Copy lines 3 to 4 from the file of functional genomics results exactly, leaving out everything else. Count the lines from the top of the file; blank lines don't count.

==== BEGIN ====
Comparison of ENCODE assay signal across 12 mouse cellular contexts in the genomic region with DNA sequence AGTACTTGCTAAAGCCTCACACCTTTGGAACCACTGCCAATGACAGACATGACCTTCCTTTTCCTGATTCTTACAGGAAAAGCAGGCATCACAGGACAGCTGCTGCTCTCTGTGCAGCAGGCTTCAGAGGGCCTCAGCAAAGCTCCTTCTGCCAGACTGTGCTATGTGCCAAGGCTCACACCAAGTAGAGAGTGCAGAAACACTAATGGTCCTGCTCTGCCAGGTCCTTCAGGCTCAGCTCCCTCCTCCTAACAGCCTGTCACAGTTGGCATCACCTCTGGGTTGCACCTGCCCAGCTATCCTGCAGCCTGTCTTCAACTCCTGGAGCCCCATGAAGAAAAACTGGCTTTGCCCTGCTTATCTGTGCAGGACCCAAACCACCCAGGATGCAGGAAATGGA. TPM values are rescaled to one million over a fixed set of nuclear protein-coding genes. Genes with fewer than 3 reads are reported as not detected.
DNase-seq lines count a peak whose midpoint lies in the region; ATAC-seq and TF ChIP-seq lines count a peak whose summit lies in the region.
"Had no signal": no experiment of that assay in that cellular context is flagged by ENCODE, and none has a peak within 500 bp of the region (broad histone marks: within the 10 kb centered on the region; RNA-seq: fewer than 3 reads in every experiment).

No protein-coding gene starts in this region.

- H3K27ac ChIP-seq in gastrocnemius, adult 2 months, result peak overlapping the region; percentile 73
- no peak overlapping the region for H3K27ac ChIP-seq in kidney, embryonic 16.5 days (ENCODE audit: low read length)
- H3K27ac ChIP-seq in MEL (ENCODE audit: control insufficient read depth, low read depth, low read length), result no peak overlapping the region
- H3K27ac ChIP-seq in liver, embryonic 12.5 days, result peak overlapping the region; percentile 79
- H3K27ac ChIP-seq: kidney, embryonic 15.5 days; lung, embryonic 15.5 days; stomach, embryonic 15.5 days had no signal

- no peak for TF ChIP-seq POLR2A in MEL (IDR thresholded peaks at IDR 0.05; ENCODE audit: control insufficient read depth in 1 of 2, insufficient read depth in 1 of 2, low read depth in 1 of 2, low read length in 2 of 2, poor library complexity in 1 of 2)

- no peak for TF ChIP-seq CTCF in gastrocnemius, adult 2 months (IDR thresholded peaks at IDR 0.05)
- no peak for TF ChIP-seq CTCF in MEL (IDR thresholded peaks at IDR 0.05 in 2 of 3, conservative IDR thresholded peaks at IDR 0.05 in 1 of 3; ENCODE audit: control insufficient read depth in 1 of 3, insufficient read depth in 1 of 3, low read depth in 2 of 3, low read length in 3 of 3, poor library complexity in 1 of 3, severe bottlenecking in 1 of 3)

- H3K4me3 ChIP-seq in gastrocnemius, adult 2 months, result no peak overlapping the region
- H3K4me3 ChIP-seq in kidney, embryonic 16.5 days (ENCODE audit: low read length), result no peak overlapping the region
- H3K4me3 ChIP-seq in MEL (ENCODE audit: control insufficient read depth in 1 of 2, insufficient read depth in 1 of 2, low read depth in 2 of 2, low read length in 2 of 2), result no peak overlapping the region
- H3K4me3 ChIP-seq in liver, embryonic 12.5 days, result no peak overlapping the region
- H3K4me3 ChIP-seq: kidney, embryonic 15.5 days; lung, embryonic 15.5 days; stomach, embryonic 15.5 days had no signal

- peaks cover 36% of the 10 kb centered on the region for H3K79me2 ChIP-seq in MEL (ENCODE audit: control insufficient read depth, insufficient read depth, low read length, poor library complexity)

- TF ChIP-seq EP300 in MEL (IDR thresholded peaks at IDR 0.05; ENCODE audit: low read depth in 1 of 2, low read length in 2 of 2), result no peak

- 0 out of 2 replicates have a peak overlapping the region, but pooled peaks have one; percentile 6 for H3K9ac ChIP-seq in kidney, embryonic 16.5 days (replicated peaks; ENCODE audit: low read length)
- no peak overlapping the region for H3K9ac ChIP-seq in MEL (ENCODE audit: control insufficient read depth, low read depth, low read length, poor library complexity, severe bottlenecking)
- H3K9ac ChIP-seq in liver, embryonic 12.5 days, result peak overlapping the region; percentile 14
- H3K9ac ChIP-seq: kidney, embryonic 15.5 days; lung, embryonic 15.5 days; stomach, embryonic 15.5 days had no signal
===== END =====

"Had no signal": no experiment of that assay in that cellular context is flagged by ENCODE, and none has a peak within 500 bp of the region (broad histone marks: within the 10 kb centered on the region; RNA-seq: fewer than 3 reads in every experiment).

No protein-coding gene starts in this region.